Wednesday, January 19, 2005

Orbyk - Point of contact

The development of Orbyk is underway. The visuals are fairly raw but I have gotten collision detection to work. Calculating point of contact for the rebound was another story.

It took several attempts to get it right and I am still tweaking it. I spent too much time figuring out complicated math that when it did work, it still didn't help me (but I still needed to do it to know that it would not work). I had one solution that worked well at very slow speeds. It turns out that the closer to the objects edge the detected collision was, the more accurate the calculation was. Once I realized that, after detecting a collision, I would slowly back the object up until it almost didn't register the collision and then did the calculation.

Some collisions that are exactly on the edge or corner could be calculated wrong. I have been too lazy to correct it at the moment ( When I make the main shape a sphere instead of a cube, it will have to change), So I added rebound validation. If I detect a rebound off of a side, I verify that another block is not resting up against that side. If a block does exist to that side, then the calculation was an edge case and was wrong.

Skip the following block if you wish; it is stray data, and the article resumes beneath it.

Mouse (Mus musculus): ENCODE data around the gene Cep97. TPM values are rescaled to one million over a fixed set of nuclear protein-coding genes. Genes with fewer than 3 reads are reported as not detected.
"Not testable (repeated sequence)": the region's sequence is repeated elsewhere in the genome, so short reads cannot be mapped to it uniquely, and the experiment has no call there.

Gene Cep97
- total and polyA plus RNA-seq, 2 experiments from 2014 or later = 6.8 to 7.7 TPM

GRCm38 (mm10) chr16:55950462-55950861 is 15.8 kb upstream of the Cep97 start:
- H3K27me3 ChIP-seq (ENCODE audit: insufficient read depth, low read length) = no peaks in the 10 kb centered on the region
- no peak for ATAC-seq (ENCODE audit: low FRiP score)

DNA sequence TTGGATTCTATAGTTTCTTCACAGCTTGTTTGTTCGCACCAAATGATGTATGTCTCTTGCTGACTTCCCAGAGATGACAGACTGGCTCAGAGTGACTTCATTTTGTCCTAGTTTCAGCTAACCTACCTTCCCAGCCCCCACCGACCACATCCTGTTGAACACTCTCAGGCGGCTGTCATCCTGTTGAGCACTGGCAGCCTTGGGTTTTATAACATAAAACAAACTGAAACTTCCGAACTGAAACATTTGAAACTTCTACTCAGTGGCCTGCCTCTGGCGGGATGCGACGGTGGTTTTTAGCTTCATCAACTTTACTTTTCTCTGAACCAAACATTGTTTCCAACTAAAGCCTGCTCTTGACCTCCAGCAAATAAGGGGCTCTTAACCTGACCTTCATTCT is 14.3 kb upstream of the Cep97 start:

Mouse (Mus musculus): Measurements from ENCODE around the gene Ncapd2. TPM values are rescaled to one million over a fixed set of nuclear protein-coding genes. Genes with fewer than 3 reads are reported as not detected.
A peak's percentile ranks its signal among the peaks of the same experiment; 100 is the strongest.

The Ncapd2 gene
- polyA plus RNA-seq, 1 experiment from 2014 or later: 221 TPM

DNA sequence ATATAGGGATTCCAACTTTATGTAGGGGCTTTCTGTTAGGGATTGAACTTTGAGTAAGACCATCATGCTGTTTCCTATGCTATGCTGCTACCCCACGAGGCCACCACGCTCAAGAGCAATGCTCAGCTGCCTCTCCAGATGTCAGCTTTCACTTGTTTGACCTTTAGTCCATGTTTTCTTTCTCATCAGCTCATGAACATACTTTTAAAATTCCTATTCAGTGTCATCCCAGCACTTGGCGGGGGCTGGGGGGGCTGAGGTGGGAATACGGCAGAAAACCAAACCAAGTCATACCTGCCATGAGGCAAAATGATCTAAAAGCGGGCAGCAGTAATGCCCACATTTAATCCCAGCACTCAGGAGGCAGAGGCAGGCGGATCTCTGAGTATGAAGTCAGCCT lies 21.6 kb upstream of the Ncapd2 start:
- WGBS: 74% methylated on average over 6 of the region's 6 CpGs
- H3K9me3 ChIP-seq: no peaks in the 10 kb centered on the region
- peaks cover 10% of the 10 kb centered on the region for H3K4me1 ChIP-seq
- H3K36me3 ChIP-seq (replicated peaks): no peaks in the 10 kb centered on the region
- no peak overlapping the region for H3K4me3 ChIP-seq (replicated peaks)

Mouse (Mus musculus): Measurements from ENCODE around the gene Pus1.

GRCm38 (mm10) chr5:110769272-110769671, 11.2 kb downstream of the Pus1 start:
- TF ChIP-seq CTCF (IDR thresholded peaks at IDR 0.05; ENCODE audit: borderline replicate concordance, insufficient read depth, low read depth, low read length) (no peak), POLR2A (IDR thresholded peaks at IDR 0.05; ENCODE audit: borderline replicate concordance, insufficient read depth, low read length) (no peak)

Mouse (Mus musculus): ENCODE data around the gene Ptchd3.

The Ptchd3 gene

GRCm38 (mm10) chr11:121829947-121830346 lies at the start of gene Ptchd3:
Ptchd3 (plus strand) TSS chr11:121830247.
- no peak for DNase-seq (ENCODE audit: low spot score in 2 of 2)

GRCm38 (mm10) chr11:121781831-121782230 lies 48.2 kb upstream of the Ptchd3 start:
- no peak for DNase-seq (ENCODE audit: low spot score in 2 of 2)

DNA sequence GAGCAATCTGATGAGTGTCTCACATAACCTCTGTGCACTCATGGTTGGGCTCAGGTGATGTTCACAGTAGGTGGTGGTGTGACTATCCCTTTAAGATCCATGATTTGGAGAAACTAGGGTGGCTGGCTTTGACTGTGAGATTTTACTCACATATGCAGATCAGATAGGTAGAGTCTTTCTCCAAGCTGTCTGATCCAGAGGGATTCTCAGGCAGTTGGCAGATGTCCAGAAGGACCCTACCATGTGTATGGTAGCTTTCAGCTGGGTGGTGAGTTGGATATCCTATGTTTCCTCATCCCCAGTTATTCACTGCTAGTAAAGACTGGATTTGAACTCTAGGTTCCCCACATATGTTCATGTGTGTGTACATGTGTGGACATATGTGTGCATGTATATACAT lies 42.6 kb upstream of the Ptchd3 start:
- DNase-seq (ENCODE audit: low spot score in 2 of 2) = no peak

I had it working beautifully until I added user input and decided that I was representing speed and direction in a poor way. In the process of correcting movement, I had to revisit my collision and rebound logic.

Thursday, January 13, 2005


Orbyk was a PocketPC game that I wrote in college. It is like the game breakout, except upside down and in 3D. The view of the game is directly over the top of the game area so you see the ball bounce up towards you and then fall back down to the floor. The bricks are layed flat on the floor and are not stacked. The paddle was removed. To move the ball, you would use the stylus to give the ball spin in the direction that you wanted the ball to go. When it would move in the new direction when it hit the floor. So you had to think one bounce in advance.

The 3D part was simulated. The walls and bricks were designed to look like they have depth. The ball was rendered on the fly. It was like a 4 colored beach ball. The colors made the spin easy to see. We also shaded it to give it more depth.

The rendering was all done manually. We worked directly with the raw display memory. All of our images, tiles, and fonts were hand crafted in NxN arrays, one RRGGBB hex pixel at a time.

Redrawing the whole screen would tear. You could see the rip on the display if we cycled all the colors. To account for this, the only time we would redraw the whole display was at state changes ( menus, pause, or lost and gained focus). The ball was in constant motion. We rendered the ball directly over the existing seen and rubbed out only what was left of the ball from the seen before. We tried clearing the ball before drawing it again, but we could see it rip each frame. The ball rendering was optimized as much as possible.

It was a very addictive game and it quickly ran the battery out on my PocetPC every chance it got.